How to create your own WordPress shortcode – A Simple Example

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Create WordPress Shortcodes

If you have been using WordPress for some time, you would have came across WordPress Shortcodes. Some shortcodes come pre-built in WordPress or is specific to the WordPress theme you are using and some shortcodes come as an extension via a WordPress Plugin.

What exactly is a WordPress Shortcode?

A shortcode is like a short command / macro unique to WordPress. It is used to execute a longer and more complex code, therefore allowing the code to be displayed. Think of it as a snippet of code (HTML or PHP) that can be reused again and again throughout your website.

WordPress Themes and plugins utilize shortcodes extensively to help you add function and/or aesthetics to your site. But not all themes fit your preferences 100%.

WordPress Shortcode Example

So here’s how you can write your own shortcode to extend your theme to your preferences and perhaps increase your own productivity. In this guide, we will walk through with you an example of creating a simple button with a link using a shortcode.

The Example

Prerequisite: You will need to understand some basic HTML and CSS. And be comfortable with editing the functions.php file within WordPress
Our Objective
: To create a simple button with customizable link and text.

First of all, lets take a quick look at what we are going to create below. It is basically a full width button with white text on a Turquoise background.
VISIT US!

Below is the shortcode we want to create with 2 parameters for link and text.

[custom_btn link="https://wpjunction.net"]VISIT US![/custom_btn]

And the raw HTML code below.

<a style="padding: 5px 5px 5px 5px; background-color: turquoise; display: block; text-align: center; color: white; margin: 20px; border-radius: 4px;" href="https://wpjunction.net" target="_blank" rel="nofollow">VISIT US!</a>

Don’t worry if the code seems complicated and messy. We’ll do this step by step.


Before proceeding…

First of all, lets locate the functions.php file of your WordPress installation. You can do this within the WordPress Dashboard by assessing the Appearance > Theme Editor.

Before attempting this, make sure you have a backup of the file or have means to manually edit functions.php (via cpanel, file manager for example) should anything go wrong. Although this tutorial is relatively safe, even for beginners, please only attempt only at your own risk.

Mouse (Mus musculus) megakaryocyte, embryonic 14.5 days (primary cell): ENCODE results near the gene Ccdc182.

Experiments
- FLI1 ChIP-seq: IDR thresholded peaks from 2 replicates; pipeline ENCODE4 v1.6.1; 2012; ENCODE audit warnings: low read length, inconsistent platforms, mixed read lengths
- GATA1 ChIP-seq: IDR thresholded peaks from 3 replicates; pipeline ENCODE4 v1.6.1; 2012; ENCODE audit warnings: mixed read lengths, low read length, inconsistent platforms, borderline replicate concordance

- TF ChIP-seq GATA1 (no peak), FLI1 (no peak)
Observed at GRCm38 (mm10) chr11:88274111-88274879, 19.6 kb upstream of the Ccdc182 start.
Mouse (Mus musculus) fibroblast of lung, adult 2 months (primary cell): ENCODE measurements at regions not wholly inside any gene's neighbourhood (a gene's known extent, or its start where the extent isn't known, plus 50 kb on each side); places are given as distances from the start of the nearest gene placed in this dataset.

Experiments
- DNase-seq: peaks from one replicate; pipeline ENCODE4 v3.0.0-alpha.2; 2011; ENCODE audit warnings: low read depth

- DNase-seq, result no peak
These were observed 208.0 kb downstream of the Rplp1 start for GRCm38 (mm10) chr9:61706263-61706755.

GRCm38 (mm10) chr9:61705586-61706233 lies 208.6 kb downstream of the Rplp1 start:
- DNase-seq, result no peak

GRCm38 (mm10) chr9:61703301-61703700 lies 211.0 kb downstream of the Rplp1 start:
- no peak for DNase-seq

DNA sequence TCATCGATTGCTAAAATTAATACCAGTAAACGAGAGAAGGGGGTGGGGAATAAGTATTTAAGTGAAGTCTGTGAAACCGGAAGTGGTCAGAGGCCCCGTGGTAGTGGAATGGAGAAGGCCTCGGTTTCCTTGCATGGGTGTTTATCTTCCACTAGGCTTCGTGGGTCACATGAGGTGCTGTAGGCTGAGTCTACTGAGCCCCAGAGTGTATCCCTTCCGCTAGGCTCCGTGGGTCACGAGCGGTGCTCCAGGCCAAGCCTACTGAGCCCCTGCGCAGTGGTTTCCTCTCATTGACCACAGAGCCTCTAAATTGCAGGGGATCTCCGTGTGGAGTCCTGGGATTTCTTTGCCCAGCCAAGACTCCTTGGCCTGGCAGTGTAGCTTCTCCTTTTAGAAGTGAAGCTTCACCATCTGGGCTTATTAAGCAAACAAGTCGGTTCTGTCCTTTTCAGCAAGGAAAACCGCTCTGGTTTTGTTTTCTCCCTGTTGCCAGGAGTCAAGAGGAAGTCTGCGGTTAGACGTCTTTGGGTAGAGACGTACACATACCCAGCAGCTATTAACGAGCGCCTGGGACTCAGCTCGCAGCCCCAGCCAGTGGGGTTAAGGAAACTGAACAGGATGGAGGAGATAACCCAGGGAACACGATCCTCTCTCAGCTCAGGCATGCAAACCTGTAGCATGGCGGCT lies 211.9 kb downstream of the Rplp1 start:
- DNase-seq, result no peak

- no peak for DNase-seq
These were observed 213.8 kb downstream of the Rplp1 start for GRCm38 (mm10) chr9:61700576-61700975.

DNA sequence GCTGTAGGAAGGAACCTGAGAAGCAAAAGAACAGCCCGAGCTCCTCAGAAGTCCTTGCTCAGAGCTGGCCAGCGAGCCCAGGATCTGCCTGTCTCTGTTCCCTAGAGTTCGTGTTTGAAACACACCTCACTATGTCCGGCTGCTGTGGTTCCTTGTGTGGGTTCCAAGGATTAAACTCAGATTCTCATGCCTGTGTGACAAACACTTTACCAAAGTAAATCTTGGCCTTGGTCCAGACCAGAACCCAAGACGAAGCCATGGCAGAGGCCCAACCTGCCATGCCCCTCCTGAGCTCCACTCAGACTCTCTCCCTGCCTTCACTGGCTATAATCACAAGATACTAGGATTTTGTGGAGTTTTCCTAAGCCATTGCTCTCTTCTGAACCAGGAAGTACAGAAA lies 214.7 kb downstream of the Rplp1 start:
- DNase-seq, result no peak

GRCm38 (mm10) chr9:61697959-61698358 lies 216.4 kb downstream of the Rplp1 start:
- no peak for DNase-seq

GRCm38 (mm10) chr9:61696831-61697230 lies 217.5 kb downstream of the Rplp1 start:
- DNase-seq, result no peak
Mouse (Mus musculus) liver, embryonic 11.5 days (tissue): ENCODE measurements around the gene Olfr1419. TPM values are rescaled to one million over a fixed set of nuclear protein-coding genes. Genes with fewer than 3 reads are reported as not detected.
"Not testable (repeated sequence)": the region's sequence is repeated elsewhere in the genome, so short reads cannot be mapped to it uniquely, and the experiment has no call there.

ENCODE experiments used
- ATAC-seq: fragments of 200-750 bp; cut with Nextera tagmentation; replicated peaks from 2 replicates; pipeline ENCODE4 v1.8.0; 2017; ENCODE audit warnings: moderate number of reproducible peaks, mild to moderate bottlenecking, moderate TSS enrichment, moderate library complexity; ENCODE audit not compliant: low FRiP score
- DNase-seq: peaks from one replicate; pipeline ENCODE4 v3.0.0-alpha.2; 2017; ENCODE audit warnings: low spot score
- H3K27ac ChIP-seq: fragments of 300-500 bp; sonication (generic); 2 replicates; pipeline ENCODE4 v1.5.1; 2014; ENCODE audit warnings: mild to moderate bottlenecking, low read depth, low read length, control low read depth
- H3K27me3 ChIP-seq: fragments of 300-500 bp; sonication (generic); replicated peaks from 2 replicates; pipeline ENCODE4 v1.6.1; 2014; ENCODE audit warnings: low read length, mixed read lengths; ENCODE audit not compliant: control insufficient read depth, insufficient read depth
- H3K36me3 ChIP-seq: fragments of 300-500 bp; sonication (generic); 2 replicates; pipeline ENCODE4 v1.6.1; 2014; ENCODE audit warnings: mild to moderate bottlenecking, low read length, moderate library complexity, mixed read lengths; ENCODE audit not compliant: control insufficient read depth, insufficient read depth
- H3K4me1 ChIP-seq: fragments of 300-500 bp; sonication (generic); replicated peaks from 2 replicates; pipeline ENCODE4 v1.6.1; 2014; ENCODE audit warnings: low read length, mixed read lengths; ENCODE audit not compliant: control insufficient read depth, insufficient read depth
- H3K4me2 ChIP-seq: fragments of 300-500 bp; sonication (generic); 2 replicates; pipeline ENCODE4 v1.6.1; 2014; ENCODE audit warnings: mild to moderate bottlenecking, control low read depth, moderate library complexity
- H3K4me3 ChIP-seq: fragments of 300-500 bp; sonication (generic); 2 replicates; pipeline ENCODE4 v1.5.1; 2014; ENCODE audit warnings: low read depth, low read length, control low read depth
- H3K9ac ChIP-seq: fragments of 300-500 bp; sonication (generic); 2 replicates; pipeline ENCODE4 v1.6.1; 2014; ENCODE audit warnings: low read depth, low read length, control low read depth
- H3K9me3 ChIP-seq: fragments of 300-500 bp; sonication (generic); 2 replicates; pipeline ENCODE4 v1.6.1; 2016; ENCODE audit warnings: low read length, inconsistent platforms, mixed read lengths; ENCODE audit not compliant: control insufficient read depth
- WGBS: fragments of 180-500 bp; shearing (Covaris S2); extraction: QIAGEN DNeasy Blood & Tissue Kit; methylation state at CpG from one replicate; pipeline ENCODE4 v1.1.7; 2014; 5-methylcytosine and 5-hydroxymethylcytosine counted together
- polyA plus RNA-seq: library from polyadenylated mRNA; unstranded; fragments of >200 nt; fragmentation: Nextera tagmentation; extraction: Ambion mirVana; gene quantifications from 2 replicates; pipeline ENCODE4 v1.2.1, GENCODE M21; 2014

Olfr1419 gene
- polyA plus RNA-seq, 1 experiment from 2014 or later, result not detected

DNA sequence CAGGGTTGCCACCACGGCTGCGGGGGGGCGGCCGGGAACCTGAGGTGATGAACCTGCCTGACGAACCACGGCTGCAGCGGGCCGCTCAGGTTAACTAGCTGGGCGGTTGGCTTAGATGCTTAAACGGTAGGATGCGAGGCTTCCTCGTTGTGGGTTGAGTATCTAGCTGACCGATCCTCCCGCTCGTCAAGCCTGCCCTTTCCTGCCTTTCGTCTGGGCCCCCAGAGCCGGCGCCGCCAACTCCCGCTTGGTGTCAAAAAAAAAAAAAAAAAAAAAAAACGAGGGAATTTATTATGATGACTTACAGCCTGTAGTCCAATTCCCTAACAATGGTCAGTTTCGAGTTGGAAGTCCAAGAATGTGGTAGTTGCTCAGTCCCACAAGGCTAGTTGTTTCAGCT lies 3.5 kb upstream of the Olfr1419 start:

Now that we have an idea of our output and the code, lets begin.

Moving on…

First, lets create a function within functions.php. For our example we will be using 2 dynamic parameters {link} and {text}. This is so that we can call out our shortcode with different links and Text wherever we want. Shortcodes are, after all, for re-usability.

The basic function that we need is as follows.

function custom_btn_Func($atts, $content = "")
{
//Your Logic Here
}
add_shortcode('custom_btn', 'custom_btn_Func');

This is the basic construct of a shortcode. With $atts as an array able to accept multiple variables. And $content being, well, the content of the shortcode.

The example below shows the usage of passing a content and attributes with the shortcode.

[custom_btn att="{attribute}" att1="{attribute2}"]{Content}[/custom_btn]

The last bit of code registers the shortcode “custom_btn” to run the function “custom_btn_Func”. You can change the shortcode and function names to be something more meaningful to your use case of course.

add_shortcode('shortcode_name', 'function_name');

Next we add a little bit of code to check if link attribute is empty and assign them with default values. In this case, we check if the “link” attribute is set and defaults it to a value “#”.

function custom_btn_Func($atts, $content = "")
{
//check if attributes are empty and assign default
	$a = shortcode_atts( array(
		'link' => '#',
	), $atts );
//Your Logic Here
}
add_shortcode('custom_btn', 'custom_btn_Func');

Next And now we insert the HTML output as a PHP string and replace the parameters as their respective PHP variables and of course, return the output.

It’s important to remember to always return the output instead of printing the output ie. with echo. As this causes problems and conflicts with other plugins and themes.

function custom_btn_Func($atts, $content = "")
{
//check if attributes are empty and assign default
	$a = shortcode_atts( array(
		'link' => '#',
	), $atts );
//Your Logic Here
//Css style string
$style = 'padding: 5px 5px 5px 5px;background-color: turquoise; display: block; text-align: center;color:white; margin: 20px; border-radius: 4px;';
$str = '<a href="'.$atts['link'].'" title="'.$content.'" style="'.$style.'" target="_blank" rel="nofollow">'.$content.'</a>'; 
return $str;
}
add_shortcode('custom_btn', 'custom_btn_Func');

Lastly, we insert the shortcode in our desired post like so:

[custom_btn link="https://wpjunction.net" ]VISIT US![/custom_btn]

Conclusion

There you have it. A step by step example of how to build your custom shortcode in WordPress. For further reading on Shortcodes, you may read more on the official Shortcodes API documentation. Thank you for reading this simple WordPress shortcode tutorial and we hope you will find it useful!

 

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